Hey Matt, if you love your job that much, have at it! Up 'til now, I've never had a job I loved that much. Hopefully at this late stage of life that might be changing for me. But I'd have to love my job an awful lot to want to spend forty or fifty hours a week at it. Like most people, I work to live, not the other way around. - AIW

ChicagoMatt 8 years 18 weeks ago
#37

How would a 2-hour workday work for teachers, doctors, nurses, police officers, firefighters, etc...? And yes, I do love my job so much that I am actually sad it's almost summer vacation. It's possible to love spending time at work and spending time with your family equally. In fact, isn't that what we were all taught to strive for when we were children - a job that we will love going to, so it doesn't feel like work? Didn't we all hear the saying, "If you love your job, you'll never have to work a day in your life."?

Especially people who go to college - why would you spend all of that money on college, just to go into a field you don't enjoy? I can understand how some people of little means get trapped into jobs they hate, but since about 40% of people go to college nowadays, shouldn't that mean that about 40% of people like their jobs?

Of course, some people won't like any job, no matter what. I know people like that in my life. Whatever they have, they just want something different. It's annoying.

DAnneMarc's picture
DAnneMarc 8 years 18 weeks ago
#38
Quote ChicagoMatt:I can understand how some people of little means get trapped into jobs they hate, but since about 40% of people go to college nowadays, shouldn't that mean that about 40% of people like their jobs?

ChicagoMatt ~ Your closed mind never ceases to amaze me. You conclude that 40% of the people like their jobs--so piss on 60% of the people. (Mind you these are your statistics and not mine.)

Just because you enjoy your job everyone else should just shut up and obey. Right? Sorry, you don't live in a vacuum. You live in a society with a wide range of reactions to jobs that you have to take into account when you consider such arrangements.

I'm overjoyed that you love your job. That is truly wonderful. However, you are the exception. Please, keep that little fact in mind when you blatantly speak inclusively of everyone.

Aliceinwonderland's picture
Aliceinwonderland 8 years 18 weeks ago
#39

Matt, don't you think it's a wee bit unrealistic to assume that ALL college grads love their jobs? One might think this or that profession is something he would enjoy until he actually experiences it first-hand. There are no guarantees. I once assumed that because I'm musical and have perfect pitch, I would make a good piano tuner/technician and enjoy that occupation. (Wrong.) Learned that the hard way. It's very easy to get this idealized fantasy about something you've never done before.

Your posts give me the impression you're not aware of much beyond your own little universe. Matt's enjoying prosperity in his own life, therefore our socioeconomic system is fine as is. Matt loves his job, therefore everyone else who's college educated must love his job too… unless of course, there's something wrong with him or her. Maybe I'm oversimplifying a tad, but this is how your message often comes across.

There is something about the way most of us are living that makes me incredibly sad. A majority of us are not happy with the kind of work we're doing. This means we spend a large proportion of our lives doing something we hate, that bores us or is stressful (or dangerous, even!), or all the above. (Being undercompensated doesn't help either.) Anyway I don't believe humans were meant to live like that. Thom has described ancient, indigenous cultures (like Native American cultures) where work took up a lot less space in people's lives.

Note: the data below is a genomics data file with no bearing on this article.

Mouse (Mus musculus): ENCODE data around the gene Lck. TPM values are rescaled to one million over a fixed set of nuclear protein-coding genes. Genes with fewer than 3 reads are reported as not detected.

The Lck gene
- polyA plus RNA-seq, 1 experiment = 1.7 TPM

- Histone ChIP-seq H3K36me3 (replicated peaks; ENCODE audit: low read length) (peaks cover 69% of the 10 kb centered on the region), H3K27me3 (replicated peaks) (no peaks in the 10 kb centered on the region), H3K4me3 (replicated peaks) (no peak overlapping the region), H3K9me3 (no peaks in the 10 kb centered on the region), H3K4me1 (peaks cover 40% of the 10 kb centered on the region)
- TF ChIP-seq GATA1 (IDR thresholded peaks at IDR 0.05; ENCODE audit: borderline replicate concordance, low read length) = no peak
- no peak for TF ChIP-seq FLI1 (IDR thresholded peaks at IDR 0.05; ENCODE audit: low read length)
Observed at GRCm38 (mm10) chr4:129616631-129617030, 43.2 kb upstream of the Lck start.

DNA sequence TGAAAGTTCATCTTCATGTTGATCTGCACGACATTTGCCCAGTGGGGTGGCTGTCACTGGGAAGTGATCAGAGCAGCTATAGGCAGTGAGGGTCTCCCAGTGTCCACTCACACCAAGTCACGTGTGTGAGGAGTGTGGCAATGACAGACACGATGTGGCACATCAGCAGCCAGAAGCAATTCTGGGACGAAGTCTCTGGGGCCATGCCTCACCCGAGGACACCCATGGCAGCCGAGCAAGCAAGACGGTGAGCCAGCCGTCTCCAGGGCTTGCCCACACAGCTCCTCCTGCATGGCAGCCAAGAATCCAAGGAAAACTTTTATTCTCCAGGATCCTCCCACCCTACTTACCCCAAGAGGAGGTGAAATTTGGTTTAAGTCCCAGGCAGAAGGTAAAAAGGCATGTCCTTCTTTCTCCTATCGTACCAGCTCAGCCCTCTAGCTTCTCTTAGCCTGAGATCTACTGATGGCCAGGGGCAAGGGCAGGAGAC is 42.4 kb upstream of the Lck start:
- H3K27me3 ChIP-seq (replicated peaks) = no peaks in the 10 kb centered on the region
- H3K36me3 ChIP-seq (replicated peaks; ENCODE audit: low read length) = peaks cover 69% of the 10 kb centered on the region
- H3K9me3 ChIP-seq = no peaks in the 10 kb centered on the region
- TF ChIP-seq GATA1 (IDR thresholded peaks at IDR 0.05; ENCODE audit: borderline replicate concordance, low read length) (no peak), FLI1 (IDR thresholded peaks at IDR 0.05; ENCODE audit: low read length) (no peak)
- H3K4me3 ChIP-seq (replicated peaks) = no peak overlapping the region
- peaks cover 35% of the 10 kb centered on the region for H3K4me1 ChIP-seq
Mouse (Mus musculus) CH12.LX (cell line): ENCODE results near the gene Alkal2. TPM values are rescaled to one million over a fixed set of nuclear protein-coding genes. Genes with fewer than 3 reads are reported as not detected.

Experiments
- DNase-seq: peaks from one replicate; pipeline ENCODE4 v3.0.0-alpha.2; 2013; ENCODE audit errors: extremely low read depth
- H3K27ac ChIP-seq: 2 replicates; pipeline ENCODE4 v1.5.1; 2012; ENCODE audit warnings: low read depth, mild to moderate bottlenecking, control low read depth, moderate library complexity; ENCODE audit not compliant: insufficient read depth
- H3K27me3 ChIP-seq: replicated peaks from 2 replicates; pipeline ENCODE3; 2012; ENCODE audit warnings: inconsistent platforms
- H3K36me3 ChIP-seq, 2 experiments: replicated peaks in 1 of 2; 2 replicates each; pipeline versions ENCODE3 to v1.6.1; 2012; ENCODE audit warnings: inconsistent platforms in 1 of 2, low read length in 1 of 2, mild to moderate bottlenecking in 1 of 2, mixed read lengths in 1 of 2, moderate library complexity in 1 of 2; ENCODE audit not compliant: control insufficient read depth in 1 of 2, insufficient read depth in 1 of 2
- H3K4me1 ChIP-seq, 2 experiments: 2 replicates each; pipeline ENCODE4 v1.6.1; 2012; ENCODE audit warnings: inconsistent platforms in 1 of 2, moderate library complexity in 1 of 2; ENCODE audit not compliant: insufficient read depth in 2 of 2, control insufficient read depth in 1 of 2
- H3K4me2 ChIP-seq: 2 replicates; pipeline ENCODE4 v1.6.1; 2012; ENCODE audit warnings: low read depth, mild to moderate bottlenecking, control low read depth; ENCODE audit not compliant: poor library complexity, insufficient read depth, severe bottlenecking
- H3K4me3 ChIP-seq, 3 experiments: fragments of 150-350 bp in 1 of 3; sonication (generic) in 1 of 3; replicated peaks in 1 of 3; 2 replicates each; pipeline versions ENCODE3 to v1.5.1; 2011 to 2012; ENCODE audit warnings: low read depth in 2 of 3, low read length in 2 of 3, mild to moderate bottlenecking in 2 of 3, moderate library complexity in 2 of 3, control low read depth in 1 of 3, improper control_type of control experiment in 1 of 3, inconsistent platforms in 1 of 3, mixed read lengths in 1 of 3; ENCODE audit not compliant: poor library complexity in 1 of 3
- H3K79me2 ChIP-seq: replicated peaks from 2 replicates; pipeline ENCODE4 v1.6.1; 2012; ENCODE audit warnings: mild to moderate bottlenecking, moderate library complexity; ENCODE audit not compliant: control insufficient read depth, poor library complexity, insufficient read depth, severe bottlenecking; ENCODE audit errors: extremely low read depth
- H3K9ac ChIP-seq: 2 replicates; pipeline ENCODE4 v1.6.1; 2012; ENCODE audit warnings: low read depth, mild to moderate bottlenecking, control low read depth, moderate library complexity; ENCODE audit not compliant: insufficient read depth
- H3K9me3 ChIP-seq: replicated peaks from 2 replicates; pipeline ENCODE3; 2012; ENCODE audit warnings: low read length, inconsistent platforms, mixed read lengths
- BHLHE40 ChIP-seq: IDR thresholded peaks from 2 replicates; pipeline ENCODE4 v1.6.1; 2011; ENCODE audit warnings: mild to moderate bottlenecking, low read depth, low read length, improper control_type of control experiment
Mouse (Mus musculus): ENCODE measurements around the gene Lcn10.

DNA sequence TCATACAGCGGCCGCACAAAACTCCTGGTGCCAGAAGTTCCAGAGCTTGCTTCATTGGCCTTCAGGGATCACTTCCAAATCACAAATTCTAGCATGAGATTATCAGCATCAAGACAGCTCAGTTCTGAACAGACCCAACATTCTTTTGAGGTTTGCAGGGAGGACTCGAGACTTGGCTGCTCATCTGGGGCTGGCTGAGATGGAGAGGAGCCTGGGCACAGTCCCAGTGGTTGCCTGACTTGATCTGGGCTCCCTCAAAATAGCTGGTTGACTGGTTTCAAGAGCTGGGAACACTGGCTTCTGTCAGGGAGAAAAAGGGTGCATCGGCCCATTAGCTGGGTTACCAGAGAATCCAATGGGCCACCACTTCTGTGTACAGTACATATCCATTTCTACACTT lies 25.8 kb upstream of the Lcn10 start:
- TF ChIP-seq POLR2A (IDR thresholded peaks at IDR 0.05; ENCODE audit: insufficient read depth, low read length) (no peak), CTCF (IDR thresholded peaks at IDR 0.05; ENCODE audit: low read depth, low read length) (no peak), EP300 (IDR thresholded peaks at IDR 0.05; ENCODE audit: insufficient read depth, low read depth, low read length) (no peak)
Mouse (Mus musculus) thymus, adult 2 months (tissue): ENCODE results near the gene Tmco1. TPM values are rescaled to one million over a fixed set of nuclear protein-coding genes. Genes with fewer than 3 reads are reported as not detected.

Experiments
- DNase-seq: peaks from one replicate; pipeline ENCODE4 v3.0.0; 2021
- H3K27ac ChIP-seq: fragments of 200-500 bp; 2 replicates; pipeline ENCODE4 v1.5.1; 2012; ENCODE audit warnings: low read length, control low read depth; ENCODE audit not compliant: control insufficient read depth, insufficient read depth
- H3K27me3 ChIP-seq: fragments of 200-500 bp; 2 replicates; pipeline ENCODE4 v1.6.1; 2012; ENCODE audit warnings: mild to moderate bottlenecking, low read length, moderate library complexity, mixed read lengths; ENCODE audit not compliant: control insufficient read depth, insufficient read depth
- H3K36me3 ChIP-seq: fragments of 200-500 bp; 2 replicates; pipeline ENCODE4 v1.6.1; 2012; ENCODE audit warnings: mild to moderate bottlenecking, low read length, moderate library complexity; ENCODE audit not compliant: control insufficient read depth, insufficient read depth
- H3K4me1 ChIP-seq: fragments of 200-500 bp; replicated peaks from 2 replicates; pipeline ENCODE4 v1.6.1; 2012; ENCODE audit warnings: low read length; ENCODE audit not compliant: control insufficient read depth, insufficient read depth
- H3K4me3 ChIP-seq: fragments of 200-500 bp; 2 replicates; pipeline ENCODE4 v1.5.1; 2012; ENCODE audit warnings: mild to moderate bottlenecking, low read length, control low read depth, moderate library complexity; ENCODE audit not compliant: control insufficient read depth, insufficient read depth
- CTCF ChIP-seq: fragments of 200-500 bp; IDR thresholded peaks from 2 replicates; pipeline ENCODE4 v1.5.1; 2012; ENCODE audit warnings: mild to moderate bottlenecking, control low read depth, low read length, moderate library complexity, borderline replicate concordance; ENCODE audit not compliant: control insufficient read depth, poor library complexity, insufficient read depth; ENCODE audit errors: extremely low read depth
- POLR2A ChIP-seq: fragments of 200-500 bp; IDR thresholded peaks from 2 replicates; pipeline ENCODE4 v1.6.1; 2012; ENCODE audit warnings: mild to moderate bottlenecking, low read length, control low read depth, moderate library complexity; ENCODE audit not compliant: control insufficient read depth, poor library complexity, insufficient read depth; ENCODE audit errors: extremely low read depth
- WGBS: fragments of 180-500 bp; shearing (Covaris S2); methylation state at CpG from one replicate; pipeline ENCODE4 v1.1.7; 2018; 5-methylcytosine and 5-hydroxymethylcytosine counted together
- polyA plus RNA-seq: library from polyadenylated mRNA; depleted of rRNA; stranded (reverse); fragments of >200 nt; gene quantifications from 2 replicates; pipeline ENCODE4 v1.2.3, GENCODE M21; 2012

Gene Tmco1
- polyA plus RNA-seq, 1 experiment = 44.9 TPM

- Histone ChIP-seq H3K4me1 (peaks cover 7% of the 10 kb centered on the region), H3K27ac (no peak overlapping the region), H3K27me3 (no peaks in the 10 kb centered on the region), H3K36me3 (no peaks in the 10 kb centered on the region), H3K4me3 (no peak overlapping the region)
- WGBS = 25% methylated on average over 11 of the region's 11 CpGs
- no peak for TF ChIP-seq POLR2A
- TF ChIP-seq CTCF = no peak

One or two of the bloggers here have suggested we should be striving to create a situation where we work less, consume less and live more. That really hit a chord with me. - Aliceinwonderland

chuckle8's picture
chuckle8 8 years 18 weeks ago
#40

Chi Matt -- The 2 hour workday was stated to say in the extreme we could adapt to very large increases in productivity. I personally cannot think of how productivity could be that high in any field, let alone, education, nursing, policing, and firefighting. I think you are better equipped to imagine how productivity could be significantly increased in education. Remember one of the variables you get to play with is the availability of a lot more people due to increases in productivity in other fields.

ChicagoMatt 8 years 17 weeks ago
#41

Chuck - I've heard Thom say in the past that in the 60s people were predicting a 16-hour workweek by the year 2000, but just the opposite happened. People now work more. He, of course, as always, blamed the "elites". I think it is more of a variety of factors, mostly too much cheap labor and automation driving down the value of a non-skilled person's work hour. I've also heard Thom talk about laws in Europe that limit people to one single job with no more than 30-35 hours worked per week. (I can't remember if he was talking about current times or in the past.) Either way, he was saying it like it was a good thing. But doesn't that just stifle motivated workers from getting ahead? In my early 20s, I routinely worked 55-60 hours per week. I liked having the extra money. Who is the government to say that people shouldn't be allowed to do that if they want to?

ChicagoMatt 8 years 17 weeks ago
#42

I'm going to preface this with an apology if it comes across as mean. I don't intend it that way.

One or two of the bloggers here have suggested we should be striving to create a situation where we work less, consume less and live more. That really hit a chord with me.